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Developing an inverted Barrovian sequence; insights from monazite petrochronology

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journal contribution
posted on 2017-01-17, 15:46 authored by C. M. Mottram, C. J. Warren, D. Regis, N. M. W. Roberts, N. B. W. Harris, T. W. Argles, Randall R. Parrish
In the Himalayan region of Sikkim, the well-developed inverted metamorphic sequence of the Main Central Thrust (MCT) zone is folded, thus exposing several transects through the structure that reached similar metamorphic grades at different times. In-situ LA-ICP-MS U–Th–Pb monazite ages, linked to pressure–temperature conditions via trace-element reaction fingerprints, allow key aspects of the evolution of the thrust zone to be understood for the first time. The ages show that peak metamorphic conditions were reached earliest in the structurally highest part of the inverted metamorphic sequence, in the Greater Himalayan Sequence (GHS) in the hanging wall of the MCT. Monazite in this unit grew over a prolonged period between ∼37 and 16 Ma in the southerly leading-edge of the thrust zone and between ∼37 and 14.5 Ma in the northern rear-edge of the thrust zone, at peak metamorphic conditions of ∼790 °C and 10 kbar. Monazite ages in Lesser Himalayan Sequence (LHS) footwall rocks show that identical metamorphic conditions were reached ∼4–6 Ma apart along the ∼60 km separating samples along the MCT transport direction. Upper LHS footwall rocks reached peak metamorphic conditions of ∼655 °C and 9 kbar between ∼21 and 16 Ma in the more southerly-exposed transect and ∼14.5–12 Ma in the northern transect. Similarly, lower LHS footwall rocks reached peak metamorphic conditions of ∼580 °C and 8.5 kbar at ∼16 Ma in the south, and 9–10 Ma in the north. In the southern transect, the timing of partial melting in the GHS hanging wall (∼23–19.5 Ma) overlaps with the timing of prograde metamorphism (∼21 Ma) in the LHS footwall, confirming that the hanging wall may have provided the heat necessary for the metamorphism of the footwall. Overall, the data provide robust evidence for progressively downwards-penetrating deformation and accretion of original LHS footwall material to the GHS hanging wall over a period of ∼5 Ma. These processes appear to have occurred several times during the prolonged ductile evolution of the thrust. The preserved inverted metamorphic sequence therefore documents the formation of sequential ‘paleo-thrusts’ through time, cutting down from the original locus of MCT movement at the LHS–GHS protolith boundary and forming at successively lower pressure and temperature conditions. The petrochronologic methods applied here constrain a complex temporal and thermal deformation history, and demonstrate that inverted metamorphic sequences can preserve a rich record of the duration of progressive ductile thrusting.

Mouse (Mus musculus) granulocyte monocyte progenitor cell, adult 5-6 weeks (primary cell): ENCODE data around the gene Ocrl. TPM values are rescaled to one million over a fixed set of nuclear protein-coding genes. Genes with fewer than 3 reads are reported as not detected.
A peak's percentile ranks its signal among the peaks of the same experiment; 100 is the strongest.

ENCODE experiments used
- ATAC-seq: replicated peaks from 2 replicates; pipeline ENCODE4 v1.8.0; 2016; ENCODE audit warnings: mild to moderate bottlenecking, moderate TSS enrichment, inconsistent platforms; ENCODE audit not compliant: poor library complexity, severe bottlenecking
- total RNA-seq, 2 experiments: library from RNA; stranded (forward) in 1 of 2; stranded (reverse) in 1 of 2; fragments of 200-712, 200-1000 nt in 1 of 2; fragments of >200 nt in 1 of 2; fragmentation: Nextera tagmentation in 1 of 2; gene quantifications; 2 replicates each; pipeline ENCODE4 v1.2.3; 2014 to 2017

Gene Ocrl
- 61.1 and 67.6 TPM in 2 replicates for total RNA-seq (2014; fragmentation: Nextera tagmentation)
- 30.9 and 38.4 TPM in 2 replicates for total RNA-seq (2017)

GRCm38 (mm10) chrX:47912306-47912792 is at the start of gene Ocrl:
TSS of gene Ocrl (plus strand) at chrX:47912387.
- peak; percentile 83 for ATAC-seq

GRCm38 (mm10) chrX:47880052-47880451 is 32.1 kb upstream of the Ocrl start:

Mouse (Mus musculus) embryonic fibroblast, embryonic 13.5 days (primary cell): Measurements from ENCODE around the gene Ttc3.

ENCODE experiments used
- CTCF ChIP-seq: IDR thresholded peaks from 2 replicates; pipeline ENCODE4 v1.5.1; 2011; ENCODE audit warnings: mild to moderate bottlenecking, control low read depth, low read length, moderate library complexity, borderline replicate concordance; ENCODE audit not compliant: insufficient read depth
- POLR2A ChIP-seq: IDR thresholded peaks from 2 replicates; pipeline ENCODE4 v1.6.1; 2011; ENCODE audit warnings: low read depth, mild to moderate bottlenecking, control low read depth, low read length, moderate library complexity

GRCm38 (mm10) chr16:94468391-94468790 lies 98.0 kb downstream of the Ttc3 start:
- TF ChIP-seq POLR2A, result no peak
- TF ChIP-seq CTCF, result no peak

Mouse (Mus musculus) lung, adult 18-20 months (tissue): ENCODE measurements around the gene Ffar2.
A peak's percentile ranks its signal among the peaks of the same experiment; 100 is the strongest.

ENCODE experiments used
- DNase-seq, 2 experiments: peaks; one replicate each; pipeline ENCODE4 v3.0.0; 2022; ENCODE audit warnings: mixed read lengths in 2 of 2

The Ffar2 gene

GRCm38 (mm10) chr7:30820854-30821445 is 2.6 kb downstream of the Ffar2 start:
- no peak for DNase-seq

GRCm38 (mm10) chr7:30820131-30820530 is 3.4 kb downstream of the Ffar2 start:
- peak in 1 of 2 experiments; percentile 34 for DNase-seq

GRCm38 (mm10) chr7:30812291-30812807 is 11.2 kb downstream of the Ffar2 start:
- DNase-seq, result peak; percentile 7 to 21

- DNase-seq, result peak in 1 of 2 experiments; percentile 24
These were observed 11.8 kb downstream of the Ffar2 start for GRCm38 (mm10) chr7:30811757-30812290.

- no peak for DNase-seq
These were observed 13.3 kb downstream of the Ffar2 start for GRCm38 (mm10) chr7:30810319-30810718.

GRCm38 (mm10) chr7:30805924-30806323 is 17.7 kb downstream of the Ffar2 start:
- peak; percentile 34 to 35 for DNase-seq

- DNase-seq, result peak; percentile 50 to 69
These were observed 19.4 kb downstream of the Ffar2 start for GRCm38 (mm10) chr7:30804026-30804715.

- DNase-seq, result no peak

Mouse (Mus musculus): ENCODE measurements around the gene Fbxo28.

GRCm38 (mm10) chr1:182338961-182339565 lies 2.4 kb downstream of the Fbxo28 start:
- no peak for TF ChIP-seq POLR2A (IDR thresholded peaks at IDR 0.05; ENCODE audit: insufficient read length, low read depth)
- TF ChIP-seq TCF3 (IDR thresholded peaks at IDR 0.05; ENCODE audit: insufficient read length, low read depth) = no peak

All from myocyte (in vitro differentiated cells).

This study was funded by a UK Natural Environment Research Council (NERC) PhD studentship (NE/1528018/1) awarded to C.M.M and an NERC Advanced Fellowship (NE/H016279/1) awarded to C.J.W. Analytical work was funded by an NERC facility grant awarded to N.B.W.H (IP-1129-0511) and C.M.M for work at NERC Isotope Geosciences Laboratory (NIGL).



Earth and Planetary Science Letters, 2014, 403, pp. 418-431 (14)

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